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May 21, 2012
POLITICS: Democrats Question Republicans' Patriotism Over Debt Fight
With House Republicans (and their few allies in the Senate) gearing up for another battle over whether to raise the national debt limit without doing anything to cut spending, Democrats (and their many allies in the media) are falling back on their favored tactic of attacking the other side's motives, this time accusing Republicans of deliberately harming the economy for partisan gain. This is either a sign of Democratic desperation or, perhaps, proof that the Democrats are so far down the rabbit hole they cannot even comprehend why anyone would want to reduce spending when the nation has spent itself so deeply into debt.
The irony, of course, is that Democrats are the first people to shriek and run to the media's self-appointed civility police when they feel their patriotism is being questioned; it's always a big applause line for Democrats to claim that they will never question anyone's patriotism...and also a big applause line when they do just that, as this video juxtaposing remarks by Barack Obama in June and July 2008 illustrates:
Of course, Obama has since done exactly what he once said was unpatriotic (adding $4 trillion to the national debt), and in less than half the time - and now, he and his allies are claiming that it's unpatriotic to try to solve the problem. Now, here's Barbara Boxer:
[Y]ou know, it's interesting that they're setting up a big fight, McConnell and Boehner, making it a crisis when it isn't a crisis and demanding more cuts when they didn't live up to the cuts they agreed to. Because they want to create a crisis so maybe say, oh, my goodness, maybe if we change everything, things will be better. Maybe we need a different president.
Chuck Schumer, quoted in an AP article helpfully entitled "Is GOP trying to sabotage economy to hurt Obama?":
"The last thing the country needs is a rerun of last summer's debacle that nearly brought down our economy," Schumer said in a statement. In an interview, Schumer added: "I hope that the speaker is not doing this because he doesn't want to see the economy improve, because what he said will certainly rattle the markets."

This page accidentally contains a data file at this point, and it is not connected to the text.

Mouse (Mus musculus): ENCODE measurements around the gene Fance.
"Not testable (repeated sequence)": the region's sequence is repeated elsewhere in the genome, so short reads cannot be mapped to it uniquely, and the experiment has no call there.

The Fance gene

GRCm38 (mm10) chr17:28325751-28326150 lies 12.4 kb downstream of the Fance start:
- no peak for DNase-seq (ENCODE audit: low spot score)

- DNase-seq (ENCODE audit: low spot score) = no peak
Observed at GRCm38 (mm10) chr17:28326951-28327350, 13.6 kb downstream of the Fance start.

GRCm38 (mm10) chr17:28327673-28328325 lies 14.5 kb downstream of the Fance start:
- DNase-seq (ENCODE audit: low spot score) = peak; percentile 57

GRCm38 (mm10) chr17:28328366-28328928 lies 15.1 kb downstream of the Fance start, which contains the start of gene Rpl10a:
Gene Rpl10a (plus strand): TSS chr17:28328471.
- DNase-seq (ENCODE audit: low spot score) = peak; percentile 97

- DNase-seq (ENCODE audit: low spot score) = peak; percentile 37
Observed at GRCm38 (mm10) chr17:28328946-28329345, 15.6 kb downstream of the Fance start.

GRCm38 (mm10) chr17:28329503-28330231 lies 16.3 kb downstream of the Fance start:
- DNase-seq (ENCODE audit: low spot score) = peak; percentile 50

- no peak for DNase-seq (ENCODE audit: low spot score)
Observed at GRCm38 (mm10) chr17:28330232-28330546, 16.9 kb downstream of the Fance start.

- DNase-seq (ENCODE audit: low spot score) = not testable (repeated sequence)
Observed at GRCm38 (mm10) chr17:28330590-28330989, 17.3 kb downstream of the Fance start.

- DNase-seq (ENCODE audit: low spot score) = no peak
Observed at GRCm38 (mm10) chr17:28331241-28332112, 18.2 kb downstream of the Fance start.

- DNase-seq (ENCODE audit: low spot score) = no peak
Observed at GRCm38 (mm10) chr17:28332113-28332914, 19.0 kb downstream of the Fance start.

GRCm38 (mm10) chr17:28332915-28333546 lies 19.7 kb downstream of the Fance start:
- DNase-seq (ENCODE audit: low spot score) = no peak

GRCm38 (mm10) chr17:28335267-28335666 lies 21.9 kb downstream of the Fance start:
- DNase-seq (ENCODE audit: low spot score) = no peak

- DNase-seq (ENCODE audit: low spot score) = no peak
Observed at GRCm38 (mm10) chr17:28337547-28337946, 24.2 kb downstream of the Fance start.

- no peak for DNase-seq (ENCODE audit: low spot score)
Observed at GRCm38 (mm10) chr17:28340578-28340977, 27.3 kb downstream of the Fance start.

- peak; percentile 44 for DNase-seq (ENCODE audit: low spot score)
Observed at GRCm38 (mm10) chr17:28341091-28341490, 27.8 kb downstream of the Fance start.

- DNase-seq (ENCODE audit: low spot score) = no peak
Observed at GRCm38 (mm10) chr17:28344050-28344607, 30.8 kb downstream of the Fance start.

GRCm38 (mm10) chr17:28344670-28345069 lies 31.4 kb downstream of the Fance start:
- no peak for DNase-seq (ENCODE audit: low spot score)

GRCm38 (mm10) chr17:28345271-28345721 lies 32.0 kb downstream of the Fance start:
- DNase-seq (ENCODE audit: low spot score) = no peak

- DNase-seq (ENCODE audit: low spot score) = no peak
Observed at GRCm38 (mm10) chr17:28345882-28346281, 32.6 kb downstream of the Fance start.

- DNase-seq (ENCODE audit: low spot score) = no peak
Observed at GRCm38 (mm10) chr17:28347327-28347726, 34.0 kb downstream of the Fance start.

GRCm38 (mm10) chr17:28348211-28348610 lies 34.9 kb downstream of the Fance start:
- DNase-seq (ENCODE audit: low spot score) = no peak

Josh Marshall of TalkingPointsMemo goes full-on tinfoil hat: "Unfortunately, its pretty much a certainty that republicans are trying to damage the economy to deny Obama reelection." Other liberal bloggers agree.
This a rerun of the rhetoric deployed from the Obama campaign on down last year:
Schumer and other top Democrats have said for months that GOP lawmakers may be trying to strangle the economic recovery for political reasons.
This is not a new rhetorical strategy. In 2008, Joe Biden famously suggested in 2008 that Republicans were unpatriotic for opposing higher taxes. In 2000, we had the Clinton White House charging that Dick Cheney was "talking down the economy".
Predictable rhetorical hypocrisy aside, what the tone and content of the Democrats' attacks suggests is that they either can't or won't deal with the possibility that the problem at hand is too much debt, not efforts to reduce the debt. At this point, they're like junkies resisting rehab, denying that they have a problem and insisting loudly that the real problem is those guys trying to stage the intervention. It's true, of course, that brinksmanship over the debt ceiling is a less than ideal way to handle this situation, but it's the only thing tried that has accomplished anything at all under Obama. The Democrats who control the Senate have not passed a budget in three years (even though a budget resolution doesn't require 60 votes), and have stopped even proposing them for a vote. And they won't vote for the only Democratic budget on the table, as President Obama's budget got zero votes in the House and zero votes in the Senate, after last year also getting zero votes in the Senate. As Paul Ryan explains, this is because the Democrats simply don't want the public to see how much they propose to raise taxes and still not fix any of the nation's fiscal problems. It seems almost quaint to reflect that one of the major controversies of the 2004 presidential campaign was John Kerry's vote on an $87 billion war appropriations bill; today you can have a $111 billion projected increase in one of Obamacare's line items and the Administration barely feels the need to explain it, let alone return to Congress for votes. When the party controlling two-thirds of the branches responsible for taxes and spending won't attempt to fix the problem, the House has little choice but to use the only tools available to it.
We have serious fiscal problems caused by too much spending and not enough private sector growth to pay for it. As we have seen in Europe, the real question regarding our economic future and the federal government's creditworthiness is not what temporary political tempests arise around plans to fix the problem, but rather the question of whether the government will actually adopt such plans and whether they have a meaningful chance of success. That's the question the Democrats desperately want to avoid facing.